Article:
Duffley, who has taught university-level courses in traditional photography, enjoys teaching classes in mobile phone photography. Within a few hours, students go from knowing very little about photography to being eager to experiment with all of shooting and processing tools that are literally at their fingertips.
One participant in a recent class was the editor of a magazine that publishes some of Duffley’s editorial photography. The editor has since invited Duffley to teach other members of the magazine’s editorial staff how to shoot better pictures with their mobile phones.
For her own iPhone photography work, Duffley prefers composing and shooting great images right in the camera. After spending hours editing the images she captures for editorial and advertising clients, she likens using an iPhone to using a Polaroid camera. When she frames a shot, she thinks about composition, lighting, form, texture, and line — all the things that have always gone into making a great photo, painting, or illustration.
She encourages students to “Take responsibility for what you’re shooting. When you have a good image to start with, you do what you want with it–the app is your oyster.”
Even though Colleen uses a high-end Canon DSLR for her commercial projects, she doesn’t treat her mobile phone camera with any less respect. In fact, some of the images she has shot with her iPhone have been published alongside the images she shoots with her DSLR.
The Resurgence of Studio b
As an editorial photographer, Colleen has traveled around the world, befriended fascinating people, and enjoyed some remarkable adventures. To enable others to experience the same kinds of unique experiences, Duffley founded Studio b in Alys Beach, Florida in 2009. She established it as a creative venue that would bring together the best of the best and the up-and-coming in photography, art, literature, fashion, design, music, and the culinary arts to educate and inspire artists and students. Studio b also hosts and co-sponsors events throughout the U.S. and in Italy, Ireland, and exotic locations around the globe.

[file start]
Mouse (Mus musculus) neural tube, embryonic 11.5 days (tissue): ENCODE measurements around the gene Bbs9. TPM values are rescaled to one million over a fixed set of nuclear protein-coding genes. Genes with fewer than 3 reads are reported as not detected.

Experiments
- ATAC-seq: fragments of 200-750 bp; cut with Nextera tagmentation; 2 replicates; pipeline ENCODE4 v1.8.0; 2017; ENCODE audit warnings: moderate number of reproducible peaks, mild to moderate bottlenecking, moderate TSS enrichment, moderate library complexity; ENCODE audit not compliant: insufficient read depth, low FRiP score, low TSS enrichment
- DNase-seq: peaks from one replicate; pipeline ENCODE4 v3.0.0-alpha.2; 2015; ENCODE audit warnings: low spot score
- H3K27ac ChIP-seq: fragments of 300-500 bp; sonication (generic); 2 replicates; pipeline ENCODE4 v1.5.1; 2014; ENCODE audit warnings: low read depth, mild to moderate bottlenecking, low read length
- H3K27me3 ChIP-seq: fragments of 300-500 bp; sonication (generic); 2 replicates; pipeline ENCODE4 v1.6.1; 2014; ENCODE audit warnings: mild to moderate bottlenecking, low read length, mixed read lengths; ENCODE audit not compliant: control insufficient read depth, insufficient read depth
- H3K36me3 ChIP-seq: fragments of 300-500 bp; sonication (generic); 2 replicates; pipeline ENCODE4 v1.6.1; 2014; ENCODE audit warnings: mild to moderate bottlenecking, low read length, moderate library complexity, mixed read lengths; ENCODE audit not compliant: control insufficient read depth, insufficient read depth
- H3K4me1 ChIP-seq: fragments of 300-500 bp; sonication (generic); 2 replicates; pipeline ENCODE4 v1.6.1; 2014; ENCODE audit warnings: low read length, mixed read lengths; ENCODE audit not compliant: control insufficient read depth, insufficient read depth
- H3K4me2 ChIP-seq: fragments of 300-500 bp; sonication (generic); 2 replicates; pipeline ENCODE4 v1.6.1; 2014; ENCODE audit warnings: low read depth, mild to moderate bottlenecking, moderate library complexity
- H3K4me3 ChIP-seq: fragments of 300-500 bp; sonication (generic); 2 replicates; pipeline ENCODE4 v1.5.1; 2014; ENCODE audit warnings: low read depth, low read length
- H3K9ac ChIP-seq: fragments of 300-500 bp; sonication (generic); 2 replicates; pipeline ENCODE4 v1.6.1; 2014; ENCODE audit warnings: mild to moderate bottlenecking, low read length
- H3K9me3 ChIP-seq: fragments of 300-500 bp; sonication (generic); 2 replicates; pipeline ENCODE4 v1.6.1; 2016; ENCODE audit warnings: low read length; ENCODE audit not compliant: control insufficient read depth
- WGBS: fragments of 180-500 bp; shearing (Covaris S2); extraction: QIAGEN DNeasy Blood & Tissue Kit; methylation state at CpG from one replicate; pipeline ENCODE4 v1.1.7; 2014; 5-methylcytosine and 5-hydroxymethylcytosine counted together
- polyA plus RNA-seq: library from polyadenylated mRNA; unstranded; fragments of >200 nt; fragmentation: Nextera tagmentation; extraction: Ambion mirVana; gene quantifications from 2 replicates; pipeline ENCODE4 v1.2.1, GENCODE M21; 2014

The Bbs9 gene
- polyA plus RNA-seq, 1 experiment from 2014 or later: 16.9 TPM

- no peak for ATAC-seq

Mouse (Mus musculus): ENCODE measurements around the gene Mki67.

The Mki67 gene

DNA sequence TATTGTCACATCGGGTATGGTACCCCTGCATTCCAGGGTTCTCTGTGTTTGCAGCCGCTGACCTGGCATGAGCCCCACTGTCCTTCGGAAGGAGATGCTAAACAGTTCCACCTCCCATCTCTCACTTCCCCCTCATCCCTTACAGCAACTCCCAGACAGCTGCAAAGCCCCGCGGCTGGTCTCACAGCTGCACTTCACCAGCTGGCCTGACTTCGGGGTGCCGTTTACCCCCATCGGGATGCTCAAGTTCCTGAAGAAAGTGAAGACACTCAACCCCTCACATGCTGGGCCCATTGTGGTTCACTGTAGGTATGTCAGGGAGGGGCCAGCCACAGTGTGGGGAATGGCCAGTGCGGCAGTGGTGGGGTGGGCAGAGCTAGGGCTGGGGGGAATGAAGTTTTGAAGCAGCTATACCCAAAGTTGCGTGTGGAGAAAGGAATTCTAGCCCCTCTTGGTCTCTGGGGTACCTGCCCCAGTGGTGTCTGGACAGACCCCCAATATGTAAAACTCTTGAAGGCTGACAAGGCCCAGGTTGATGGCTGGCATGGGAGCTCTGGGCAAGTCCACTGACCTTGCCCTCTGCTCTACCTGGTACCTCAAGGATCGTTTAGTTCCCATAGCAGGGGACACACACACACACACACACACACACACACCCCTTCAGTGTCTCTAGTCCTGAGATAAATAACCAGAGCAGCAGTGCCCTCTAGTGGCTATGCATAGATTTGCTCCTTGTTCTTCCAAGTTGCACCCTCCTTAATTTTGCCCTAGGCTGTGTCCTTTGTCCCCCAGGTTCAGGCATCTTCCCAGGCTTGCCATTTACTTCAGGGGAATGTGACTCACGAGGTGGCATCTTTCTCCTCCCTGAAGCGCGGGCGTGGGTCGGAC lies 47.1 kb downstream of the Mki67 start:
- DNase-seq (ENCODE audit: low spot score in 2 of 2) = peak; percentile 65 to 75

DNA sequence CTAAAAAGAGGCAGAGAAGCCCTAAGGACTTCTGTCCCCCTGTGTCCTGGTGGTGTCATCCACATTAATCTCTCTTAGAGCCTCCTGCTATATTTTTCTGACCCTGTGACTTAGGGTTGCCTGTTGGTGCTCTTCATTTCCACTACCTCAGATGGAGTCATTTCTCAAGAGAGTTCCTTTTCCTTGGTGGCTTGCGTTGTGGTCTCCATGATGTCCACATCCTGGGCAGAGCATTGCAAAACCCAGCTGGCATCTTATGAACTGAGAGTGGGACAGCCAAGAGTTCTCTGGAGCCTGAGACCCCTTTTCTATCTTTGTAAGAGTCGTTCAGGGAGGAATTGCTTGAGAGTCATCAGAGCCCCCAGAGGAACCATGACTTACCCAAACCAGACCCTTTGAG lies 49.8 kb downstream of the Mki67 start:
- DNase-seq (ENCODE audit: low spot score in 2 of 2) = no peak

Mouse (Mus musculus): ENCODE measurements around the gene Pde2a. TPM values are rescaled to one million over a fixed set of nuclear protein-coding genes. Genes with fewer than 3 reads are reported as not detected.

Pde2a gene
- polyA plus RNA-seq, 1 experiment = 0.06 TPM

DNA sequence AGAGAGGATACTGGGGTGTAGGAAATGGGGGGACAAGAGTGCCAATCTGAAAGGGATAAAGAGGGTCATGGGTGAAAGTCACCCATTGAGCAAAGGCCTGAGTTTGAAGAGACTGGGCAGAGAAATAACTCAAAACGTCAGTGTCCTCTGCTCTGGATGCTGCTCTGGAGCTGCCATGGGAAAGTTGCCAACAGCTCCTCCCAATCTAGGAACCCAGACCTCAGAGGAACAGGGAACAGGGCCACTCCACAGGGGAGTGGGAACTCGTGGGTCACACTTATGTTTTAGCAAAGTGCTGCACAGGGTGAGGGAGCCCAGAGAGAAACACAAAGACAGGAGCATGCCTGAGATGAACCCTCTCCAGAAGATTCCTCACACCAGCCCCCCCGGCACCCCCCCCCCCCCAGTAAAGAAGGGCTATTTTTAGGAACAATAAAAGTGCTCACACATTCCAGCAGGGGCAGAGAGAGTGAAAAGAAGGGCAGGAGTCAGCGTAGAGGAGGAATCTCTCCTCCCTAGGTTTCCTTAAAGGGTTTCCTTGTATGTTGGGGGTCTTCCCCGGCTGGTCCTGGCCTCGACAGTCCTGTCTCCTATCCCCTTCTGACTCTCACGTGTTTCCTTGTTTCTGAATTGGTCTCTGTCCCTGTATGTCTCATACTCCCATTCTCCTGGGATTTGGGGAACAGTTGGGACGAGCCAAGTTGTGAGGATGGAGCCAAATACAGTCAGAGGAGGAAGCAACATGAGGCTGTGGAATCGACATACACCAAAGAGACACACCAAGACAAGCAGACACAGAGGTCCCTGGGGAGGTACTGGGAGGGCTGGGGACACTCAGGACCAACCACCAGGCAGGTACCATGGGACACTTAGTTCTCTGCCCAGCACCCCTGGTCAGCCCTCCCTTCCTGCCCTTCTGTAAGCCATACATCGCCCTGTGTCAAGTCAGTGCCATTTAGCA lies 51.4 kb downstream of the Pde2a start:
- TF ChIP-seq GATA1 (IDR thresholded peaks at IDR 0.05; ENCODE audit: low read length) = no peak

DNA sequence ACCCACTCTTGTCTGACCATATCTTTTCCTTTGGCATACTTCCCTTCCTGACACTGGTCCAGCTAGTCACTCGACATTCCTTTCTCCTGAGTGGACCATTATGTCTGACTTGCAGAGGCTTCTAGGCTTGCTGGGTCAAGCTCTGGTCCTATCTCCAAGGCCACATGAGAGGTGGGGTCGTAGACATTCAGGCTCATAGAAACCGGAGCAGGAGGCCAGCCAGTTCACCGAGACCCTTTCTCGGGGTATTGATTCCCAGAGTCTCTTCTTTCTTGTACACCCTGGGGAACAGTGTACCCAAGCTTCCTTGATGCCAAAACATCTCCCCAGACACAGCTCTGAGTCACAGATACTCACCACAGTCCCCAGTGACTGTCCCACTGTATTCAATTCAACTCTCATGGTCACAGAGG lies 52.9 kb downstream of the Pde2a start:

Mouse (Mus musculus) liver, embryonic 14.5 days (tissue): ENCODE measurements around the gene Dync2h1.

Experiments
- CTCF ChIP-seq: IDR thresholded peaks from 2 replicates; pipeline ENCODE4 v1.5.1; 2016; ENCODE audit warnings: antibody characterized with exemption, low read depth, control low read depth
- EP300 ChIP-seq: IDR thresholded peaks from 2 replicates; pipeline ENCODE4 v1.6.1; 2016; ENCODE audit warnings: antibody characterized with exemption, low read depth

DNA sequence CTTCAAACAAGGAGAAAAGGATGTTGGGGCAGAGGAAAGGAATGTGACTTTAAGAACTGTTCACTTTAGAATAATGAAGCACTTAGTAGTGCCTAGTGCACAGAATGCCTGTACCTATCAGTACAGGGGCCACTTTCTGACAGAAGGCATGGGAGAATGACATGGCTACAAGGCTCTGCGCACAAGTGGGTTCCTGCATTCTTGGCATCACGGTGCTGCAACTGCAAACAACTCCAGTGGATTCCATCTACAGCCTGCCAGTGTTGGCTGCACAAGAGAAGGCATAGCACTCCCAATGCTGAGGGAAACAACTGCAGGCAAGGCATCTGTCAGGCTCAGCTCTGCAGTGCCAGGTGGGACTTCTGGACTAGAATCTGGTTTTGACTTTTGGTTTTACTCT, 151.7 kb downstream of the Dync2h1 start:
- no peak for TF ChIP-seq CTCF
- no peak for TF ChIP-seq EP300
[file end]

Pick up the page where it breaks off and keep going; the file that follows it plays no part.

Unfortunately, the timing for Studio b’s launch was less than ideal. Just as the economy was slowly starting to recover from the Great Recession of 2008, The Deepwater Horizon oil spill in the Gulf of Mexico in 2010 temporarily decimated the tourism industry on the Gulf Coast.
So Duffley closed Studio b for a while and re-focused her energies on her photography business, Colleen Duffley Productions. Now that the economy and tourism industry are rebounding, she is preparing to re-launch Studio b in a different location on Florida’s Emerald Coast this spring.
On the Run Website
Colleen Duffley is also launching a new website, through which people can order metal prints of some of Colleen’s best iPhone images. When she travels on assignments for commercial projects, she carries her iPhone when she goes for long runs to relax and unwind. “When you run or bike, you get a different perspective on your surroundings,” said Duffley.She is calling her the website “On the Run” because “It’s just me capturing the world on the run.”
The Rising Quality of Mobile Phone Photography
As she curates each Light Impressions exhibit, Colleen Duffley said she is amazed to discover the many different ways people have come to the medium of mobile phone photography and embraced it as a tool of creative expression.
Over the years, the number and quality of entries she receives for the Light Impressions display has steadily risen. While some of that is due to technological advances in smartphone cameras and apps, Colleen says the community of mobile phone photographers is exceptionally collaborative and supportive of one another.
She said the artists featured in the Light Impressions exhibit are doing amazing things with their mobile phone photography: “It’s an amazing art form, and some people are making a good living selling prints of their mobile-phone photographs.”